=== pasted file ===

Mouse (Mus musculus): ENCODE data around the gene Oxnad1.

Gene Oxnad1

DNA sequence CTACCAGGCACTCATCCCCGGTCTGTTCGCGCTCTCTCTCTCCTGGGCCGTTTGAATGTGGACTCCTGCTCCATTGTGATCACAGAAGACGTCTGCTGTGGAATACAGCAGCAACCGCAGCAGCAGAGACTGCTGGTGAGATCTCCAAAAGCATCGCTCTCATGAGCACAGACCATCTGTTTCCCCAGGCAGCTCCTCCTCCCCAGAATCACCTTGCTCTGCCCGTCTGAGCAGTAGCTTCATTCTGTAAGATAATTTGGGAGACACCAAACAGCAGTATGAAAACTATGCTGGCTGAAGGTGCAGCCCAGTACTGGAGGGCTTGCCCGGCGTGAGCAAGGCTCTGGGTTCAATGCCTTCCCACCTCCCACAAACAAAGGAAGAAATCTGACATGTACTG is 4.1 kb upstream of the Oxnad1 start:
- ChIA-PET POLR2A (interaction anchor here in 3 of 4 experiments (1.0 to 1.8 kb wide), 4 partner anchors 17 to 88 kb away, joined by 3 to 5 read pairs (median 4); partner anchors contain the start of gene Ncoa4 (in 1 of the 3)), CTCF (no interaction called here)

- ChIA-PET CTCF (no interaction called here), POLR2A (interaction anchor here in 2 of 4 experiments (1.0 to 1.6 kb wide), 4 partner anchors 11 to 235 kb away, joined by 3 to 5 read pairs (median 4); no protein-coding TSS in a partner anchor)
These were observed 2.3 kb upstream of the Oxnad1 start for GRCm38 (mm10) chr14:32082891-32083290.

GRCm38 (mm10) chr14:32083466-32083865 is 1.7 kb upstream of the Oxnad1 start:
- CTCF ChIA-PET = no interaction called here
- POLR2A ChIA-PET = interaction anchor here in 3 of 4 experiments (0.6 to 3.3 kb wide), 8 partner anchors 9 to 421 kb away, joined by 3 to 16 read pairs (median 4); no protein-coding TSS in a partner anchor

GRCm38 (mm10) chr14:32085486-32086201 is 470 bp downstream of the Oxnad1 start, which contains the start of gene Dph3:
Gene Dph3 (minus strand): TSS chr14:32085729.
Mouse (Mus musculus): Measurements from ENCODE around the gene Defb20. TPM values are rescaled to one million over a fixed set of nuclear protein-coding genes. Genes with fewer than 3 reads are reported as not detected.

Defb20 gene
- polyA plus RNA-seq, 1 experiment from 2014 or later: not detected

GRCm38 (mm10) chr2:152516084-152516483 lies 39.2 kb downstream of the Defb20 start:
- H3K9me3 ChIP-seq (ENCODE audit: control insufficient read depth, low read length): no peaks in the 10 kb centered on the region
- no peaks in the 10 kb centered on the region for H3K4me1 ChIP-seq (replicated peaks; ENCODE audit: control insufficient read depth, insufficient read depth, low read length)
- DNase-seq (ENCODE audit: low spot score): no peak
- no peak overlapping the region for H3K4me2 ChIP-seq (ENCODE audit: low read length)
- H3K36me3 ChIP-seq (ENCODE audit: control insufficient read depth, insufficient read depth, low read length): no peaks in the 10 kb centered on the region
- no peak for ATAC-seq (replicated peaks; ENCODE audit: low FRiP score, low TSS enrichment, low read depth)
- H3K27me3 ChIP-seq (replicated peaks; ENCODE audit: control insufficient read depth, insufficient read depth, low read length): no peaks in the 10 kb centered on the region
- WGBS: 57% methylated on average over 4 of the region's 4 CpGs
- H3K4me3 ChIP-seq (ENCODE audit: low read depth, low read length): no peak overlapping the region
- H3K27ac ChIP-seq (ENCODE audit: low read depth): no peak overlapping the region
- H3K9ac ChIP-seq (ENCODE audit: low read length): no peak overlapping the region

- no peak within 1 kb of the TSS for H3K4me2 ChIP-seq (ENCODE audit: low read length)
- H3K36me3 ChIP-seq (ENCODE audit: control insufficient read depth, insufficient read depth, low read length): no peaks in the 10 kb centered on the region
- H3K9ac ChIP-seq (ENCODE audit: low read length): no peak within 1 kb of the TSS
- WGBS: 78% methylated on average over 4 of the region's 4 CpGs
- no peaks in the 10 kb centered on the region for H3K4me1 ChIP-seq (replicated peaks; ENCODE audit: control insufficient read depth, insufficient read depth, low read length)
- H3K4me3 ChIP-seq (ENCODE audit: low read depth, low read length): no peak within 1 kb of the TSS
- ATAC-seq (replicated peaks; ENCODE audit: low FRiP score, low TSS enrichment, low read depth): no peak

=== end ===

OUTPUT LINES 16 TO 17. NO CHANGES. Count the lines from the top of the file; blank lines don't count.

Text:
- H3K9me3 ChIP-seq (ENCODE audit: control insufficient read depth, low read length): no peaks in the 10 kb centered on the region
- no peaks in the 10 kb centered on the region for H3K4me1 ChIP-seq (replicated peaks; ENCODE audit: control insufficient read depth, insufficient read depth, low read length)